Sunday, June 1, 2014

How to Write a Social Story, Revisited

Remember back when I couldn't write a social story to save my life? Well, Sky's third-grade IEP team wrote social stories for him to use when riding the bus, when unsure of what to do on classwork, when he has to take a standardized test, when someone is mean to him, when he's on a field trip, in preparation for the school concert, and for the transition to summer vacation. In other words, we've read and discussed a lot of social stories this year, and thanks to them, I think I finally understand what goes into one. You know what else I'm slowly starting to figure out? That it's pretty important to think ahead and write these stories BEFORE they are actually needed.

One of Sky's social stories from school.
This week, I've had the chance to put these new-found skills to work as we prepare to fly to Japan (I'll save the saga of finding a house-sitter and buying tickets and hotel rooms for a family of five visiting Japan for a later post). If I've learned anything incredibly slowly over the past three years (since Sky's diagnosis and the early intervention therapies for Sky), it's that preparing them for new situations helps a lot.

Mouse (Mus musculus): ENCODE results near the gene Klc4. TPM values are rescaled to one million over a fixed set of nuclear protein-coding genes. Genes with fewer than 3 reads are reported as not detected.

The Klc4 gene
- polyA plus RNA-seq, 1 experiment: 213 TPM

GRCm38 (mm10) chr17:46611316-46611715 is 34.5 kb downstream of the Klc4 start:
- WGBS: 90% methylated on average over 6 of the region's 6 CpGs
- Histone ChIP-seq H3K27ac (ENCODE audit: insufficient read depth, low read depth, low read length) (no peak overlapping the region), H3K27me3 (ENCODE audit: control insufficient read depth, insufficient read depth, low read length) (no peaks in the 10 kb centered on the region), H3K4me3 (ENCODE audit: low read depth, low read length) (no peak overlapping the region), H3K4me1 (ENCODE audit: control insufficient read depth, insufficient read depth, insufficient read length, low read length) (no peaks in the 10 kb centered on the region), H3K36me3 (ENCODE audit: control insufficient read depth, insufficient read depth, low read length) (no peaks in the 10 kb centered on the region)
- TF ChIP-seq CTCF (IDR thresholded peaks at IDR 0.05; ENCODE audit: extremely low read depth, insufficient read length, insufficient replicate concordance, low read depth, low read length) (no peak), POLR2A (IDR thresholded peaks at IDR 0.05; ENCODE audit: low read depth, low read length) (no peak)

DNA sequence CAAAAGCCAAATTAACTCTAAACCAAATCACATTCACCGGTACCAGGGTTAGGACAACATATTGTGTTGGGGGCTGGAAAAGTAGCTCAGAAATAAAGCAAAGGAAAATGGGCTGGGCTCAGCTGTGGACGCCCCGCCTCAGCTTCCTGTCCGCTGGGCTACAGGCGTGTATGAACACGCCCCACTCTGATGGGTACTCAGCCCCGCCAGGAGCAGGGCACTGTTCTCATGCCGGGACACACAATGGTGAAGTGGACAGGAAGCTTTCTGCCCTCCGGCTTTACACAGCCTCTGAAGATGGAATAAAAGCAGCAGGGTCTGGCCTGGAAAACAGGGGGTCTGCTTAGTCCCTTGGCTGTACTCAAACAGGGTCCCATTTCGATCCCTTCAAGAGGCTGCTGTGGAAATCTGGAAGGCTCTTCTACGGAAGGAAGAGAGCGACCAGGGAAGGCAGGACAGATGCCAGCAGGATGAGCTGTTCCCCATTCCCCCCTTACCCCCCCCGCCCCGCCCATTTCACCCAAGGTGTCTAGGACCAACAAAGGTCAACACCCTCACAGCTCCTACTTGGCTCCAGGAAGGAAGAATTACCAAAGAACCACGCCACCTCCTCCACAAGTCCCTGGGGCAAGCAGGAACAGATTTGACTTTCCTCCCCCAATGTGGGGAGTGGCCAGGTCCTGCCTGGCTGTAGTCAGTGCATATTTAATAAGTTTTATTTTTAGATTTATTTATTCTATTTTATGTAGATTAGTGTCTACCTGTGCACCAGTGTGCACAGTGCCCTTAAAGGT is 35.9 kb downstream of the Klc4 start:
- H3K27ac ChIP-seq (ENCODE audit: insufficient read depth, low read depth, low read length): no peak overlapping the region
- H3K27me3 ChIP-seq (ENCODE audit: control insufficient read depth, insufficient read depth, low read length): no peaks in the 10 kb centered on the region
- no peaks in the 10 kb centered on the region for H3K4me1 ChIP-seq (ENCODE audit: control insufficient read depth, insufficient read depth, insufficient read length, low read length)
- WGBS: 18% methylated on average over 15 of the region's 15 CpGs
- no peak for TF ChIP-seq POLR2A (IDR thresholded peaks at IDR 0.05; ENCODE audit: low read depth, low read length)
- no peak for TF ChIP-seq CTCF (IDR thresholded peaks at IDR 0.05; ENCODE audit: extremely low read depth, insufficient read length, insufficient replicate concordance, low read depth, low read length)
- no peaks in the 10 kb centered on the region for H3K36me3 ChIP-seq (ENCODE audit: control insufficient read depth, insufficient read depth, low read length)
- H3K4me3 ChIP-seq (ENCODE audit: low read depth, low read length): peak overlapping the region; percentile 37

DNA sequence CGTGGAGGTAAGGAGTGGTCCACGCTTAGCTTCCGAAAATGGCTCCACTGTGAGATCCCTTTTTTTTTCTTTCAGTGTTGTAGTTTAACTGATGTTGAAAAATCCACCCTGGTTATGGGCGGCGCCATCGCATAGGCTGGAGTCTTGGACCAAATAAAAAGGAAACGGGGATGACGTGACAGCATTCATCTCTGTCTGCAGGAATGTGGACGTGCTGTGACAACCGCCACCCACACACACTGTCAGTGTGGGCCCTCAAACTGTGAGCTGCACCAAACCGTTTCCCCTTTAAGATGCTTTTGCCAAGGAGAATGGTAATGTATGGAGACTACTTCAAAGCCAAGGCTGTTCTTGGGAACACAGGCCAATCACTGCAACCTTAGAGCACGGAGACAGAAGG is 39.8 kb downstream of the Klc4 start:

As I was thinking through all the things that needed to get done before we leave, I remembered this app, Stories2Learn. With it, you can use pre-made stories or create your own by taking your own pictures, downloading images from the internet, or pulling from your photo stream. Below is the social story I made using this app to help prepare the kids for flying. (All pictures are not my own and were taken from the internet.)



















Did you notice how many times I included the words "quiet" and "patient"? A mom can hope, can't she?Another important thing I've realized is that these stories are a form of positive imaging. They not only help the kids understand what will happen, but they also give them positive and useful ways to handle new and sometimes scary situations.  

The downsides to this app are that it costs a whopping $13.99 (outrageously expensive as far as apps go), and it is not as flexible as I would like. Once you make a page, you can't easily edit it, and if you try to add pages into the middle of the story later, it leads to random ordering that can only be fixed by deleting the whole story and starting from scratch. That said, it's great for making social stories. The kids love that I can include realistic and appropriate pictures. Here's hoping it helps!